“We are scientists,” Eremets says. “This should be experimentally well established.”

He and Gregoryanz, both prominent physicists, categorize it as a poorly designed experiment, and the fact that it managed to get through the peer review process at Science makes Gregoryanz furious. Though he was not part of the process, his conversations with others in the field led him to devise an operating theory about what went down.

“It was handled by a junior editor at Science, who had experience in high pressure, and it’s amazing that he went and sent it to the referees,” he says. Referees are a scientist’s peers, selected by a journal’s editorial board, who review research articles before they are published.

“Only one referee was an experimentalist, who said that this was a horror. Two others were theoreticians, and they just said, ‘Oh, great!’”, Gregoryanz continues. He reiterates that the pool of hydrogen and high-pressure specialists is tiny and that they alone comprise the only referees in the world qualified to evaluate this research. Gregoryanz claims to be “absolutely 100 percent sure” that Silvera requested these experimentalists not referee his paper. He says he only knew one of the referees, who told him he’d suggested the paper be disregarded.

Gregoryanz says he understands why big-name journals want to “create stories,” but he’s concerned they settled for fiction. An official spokesperson from Science defended the journal’s refereeing process, saying that all articles that require in-depth review “receive appropriate scrutiny by an expert.”

Silvera confronts the criticism being leveled at him by suggesting that it is just a part of working in his field. “They don’t want you to get ahead,” he says of his fellow researchers, noting that such conflicts have arisen previously. He does not, however, play the victim. In 2016, he posted a heated commentary to arXiv, a Reddit-like forum constituting the high-pressure field’s sparring grounds, blasting Gregoryanz, who reported seeing an unprecedented phase of dense hydrogen. The harsh feedback, Silvera says, is necessary but has probably gone too far. “It keeps you up at night,” he says, “But I’d like to see a friendly community.”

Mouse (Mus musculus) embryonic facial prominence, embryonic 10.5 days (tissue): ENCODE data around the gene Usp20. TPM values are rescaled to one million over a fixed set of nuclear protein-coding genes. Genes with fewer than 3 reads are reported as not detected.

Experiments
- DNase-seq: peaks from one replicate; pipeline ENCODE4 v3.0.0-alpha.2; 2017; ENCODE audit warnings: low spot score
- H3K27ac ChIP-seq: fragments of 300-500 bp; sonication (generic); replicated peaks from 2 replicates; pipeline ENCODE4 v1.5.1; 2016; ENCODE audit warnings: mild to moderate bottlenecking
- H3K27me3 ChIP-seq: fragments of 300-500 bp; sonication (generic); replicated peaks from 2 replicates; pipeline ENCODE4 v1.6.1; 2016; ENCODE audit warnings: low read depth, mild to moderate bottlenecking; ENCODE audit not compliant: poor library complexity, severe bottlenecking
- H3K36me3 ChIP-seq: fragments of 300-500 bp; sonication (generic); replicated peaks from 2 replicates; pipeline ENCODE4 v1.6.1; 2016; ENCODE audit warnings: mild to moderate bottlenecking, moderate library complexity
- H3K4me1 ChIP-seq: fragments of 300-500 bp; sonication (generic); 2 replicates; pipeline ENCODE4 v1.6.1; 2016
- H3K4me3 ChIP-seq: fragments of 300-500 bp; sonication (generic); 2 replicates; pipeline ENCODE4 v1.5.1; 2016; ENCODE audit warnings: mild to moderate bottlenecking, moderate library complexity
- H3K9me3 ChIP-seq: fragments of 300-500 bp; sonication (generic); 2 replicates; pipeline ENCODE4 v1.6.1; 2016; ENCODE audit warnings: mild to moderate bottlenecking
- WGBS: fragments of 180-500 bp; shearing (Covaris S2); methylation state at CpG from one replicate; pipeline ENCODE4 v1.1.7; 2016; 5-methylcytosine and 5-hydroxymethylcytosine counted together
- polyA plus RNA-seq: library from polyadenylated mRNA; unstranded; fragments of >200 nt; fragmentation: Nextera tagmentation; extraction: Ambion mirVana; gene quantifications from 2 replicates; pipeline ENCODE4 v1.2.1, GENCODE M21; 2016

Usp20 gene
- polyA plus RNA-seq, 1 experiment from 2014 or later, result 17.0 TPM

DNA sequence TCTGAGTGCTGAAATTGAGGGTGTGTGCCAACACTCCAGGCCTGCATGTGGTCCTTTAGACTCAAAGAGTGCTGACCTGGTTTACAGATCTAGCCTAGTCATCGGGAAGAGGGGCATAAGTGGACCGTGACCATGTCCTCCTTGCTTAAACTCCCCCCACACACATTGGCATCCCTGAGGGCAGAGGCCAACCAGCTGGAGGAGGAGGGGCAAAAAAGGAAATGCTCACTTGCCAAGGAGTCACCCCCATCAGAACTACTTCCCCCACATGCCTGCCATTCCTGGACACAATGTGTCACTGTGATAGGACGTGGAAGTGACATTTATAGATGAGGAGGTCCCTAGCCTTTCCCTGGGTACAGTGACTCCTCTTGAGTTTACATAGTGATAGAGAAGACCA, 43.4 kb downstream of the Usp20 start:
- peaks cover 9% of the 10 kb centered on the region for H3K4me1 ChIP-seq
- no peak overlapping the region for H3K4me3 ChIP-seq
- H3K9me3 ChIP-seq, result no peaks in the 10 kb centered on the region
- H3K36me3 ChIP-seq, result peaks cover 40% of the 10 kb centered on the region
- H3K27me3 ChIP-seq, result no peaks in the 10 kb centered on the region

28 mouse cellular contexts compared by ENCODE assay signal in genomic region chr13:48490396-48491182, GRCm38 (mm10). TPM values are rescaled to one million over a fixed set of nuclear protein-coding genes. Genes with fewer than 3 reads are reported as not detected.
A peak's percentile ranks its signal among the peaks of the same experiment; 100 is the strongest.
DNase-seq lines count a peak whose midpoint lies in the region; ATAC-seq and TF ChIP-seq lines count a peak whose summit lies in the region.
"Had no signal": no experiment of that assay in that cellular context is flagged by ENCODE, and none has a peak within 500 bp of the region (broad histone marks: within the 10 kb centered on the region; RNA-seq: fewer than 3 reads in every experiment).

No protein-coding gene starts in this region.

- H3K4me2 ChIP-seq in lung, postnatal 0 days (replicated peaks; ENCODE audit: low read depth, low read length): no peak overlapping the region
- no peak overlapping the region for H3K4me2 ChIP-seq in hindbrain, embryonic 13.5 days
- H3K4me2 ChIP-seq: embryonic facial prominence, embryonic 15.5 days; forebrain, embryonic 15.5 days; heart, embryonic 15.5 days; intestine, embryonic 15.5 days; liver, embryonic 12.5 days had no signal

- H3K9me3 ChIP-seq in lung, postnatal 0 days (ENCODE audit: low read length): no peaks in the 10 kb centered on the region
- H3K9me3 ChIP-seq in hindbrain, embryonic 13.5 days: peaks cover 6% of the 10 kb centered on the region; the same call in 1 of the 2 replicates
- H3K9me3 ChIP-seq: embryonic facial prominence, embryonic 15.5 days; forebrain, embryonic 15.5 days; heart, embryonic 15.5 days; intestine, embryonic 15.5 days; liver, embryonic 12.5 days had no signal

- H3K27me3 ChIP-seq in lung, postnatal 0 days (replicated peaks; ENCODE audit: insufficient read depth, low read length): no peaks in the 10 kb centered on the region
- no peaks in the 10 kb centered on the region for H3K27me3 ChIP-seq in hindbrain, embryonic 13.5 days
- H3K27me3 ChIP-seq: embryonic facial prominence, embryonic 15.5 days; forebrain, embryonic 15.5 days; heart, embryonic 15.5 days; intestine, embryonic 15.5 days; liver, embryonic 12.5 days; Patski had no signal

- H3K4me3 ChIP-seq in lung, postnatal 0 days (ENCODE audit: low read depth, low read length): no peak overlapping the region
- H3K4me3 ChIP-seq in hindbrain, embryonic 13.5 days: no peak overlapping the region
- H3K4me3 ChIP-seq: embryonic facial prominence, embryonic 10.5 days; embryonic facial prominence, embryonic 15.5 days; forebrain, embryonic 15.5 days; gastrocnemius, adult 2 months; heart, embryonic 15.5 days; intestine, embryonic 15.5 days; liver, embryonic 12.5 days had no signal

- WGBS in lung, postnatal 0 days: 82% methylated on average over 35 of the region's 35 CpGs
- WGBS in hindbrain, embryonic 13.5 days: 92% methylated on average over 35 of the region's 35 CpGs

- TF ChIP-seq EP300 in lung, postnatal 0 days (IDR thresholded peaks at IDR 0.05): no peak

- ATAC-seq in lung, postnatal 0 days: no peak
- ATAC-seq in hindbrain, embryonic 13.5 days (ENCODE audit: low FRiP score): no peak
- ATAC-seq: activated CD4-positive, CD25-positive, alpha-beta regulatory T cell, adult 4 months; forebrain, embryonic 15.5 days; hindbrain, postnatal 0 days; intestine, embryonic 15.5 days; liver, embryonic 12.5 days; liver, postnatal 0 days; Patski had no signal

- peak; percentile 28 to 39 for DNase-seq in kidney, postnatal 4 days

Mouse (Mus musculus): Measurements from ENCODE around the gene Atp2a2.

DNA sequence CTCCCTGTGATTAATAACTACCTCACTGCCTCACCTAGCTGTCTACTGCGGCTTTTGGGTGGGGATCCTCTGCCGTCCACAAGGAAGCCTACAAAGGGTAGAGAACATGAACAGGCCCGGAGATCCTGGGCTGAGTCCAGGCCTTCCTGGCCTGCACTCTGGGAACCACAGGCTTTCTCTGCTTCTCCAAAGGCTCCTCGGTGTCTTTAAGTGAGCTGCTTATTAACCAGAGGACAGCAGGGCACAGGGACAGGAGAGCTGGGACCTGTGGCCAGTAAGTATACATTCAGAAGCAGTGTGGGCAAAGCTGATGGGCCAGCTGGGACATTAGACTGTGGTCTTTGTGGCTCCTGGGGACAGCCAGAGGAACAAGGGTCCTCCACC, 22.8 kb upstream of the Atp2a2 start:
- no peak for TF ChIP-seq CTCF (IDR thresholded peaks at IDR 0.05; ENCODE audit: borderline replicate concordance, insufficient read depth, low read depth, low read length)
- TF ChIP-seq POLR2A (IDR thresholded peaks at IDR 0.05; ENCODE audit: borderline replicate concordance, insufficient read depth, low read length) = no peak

Silvera refers to both Eremets and Paul Loubeyre, another high-pressure bigwig at France’s Atomic Energy Commission, as “old friends,” but he thinks Gregoryanz should cool it with the commentaries and “focus on experiments.” In response to the specific scientific critiques, he keeps it short and sweet: “I wouldn’t have published if I wasn’t sure.”

Does it matter whether Silvera’s certainty is justified? Regardless of whether his metallic hydrogen sample actually existed, he, like Gregoryanz, Eremets, and the other members of this tense community, will continue to ply the ubiquitous atom into ever-novel forms, even after metallic hydrogen is inevitably synthesized. Hydrogen will never cease to resist manipulation, just as scientists will never stop trying to manipulate it. That’s what makes it so important.

Perhaps this is where high-pressure physicists can finally agree. They acknowledge that hydrogen is a fundamental building block of the universe and that they’re honor-bound by their profession to understand it. Silvera does it because he loves hydrogen’s “simple and straightforward” nature, just as Gregoryanz is driven by a desire to “squeeze” simple systems.

“Simply there are in science, deep milestones, deep goals, not necessarily practically immediately applicable,” Eremets says matter-of-factly. The reward for achieving these milestones is knowledge, but whether it is immediately useful to anyone is beside the point. The importance of metallic hydrogen is imbued upon it by the scientists who use it to upstage one another. Without them, metallic hydrogen is just another silver speck in a sleepless lab.

Photos via Nature, Steven Jacobsen/Northwestern University

Yasmin is a writer and former biologist living in New York. A Toronto girl at heart, her writing also appears in The Last Magazine and SciArt in America. You might recognize her as a past host of Scientific American's YouTube series.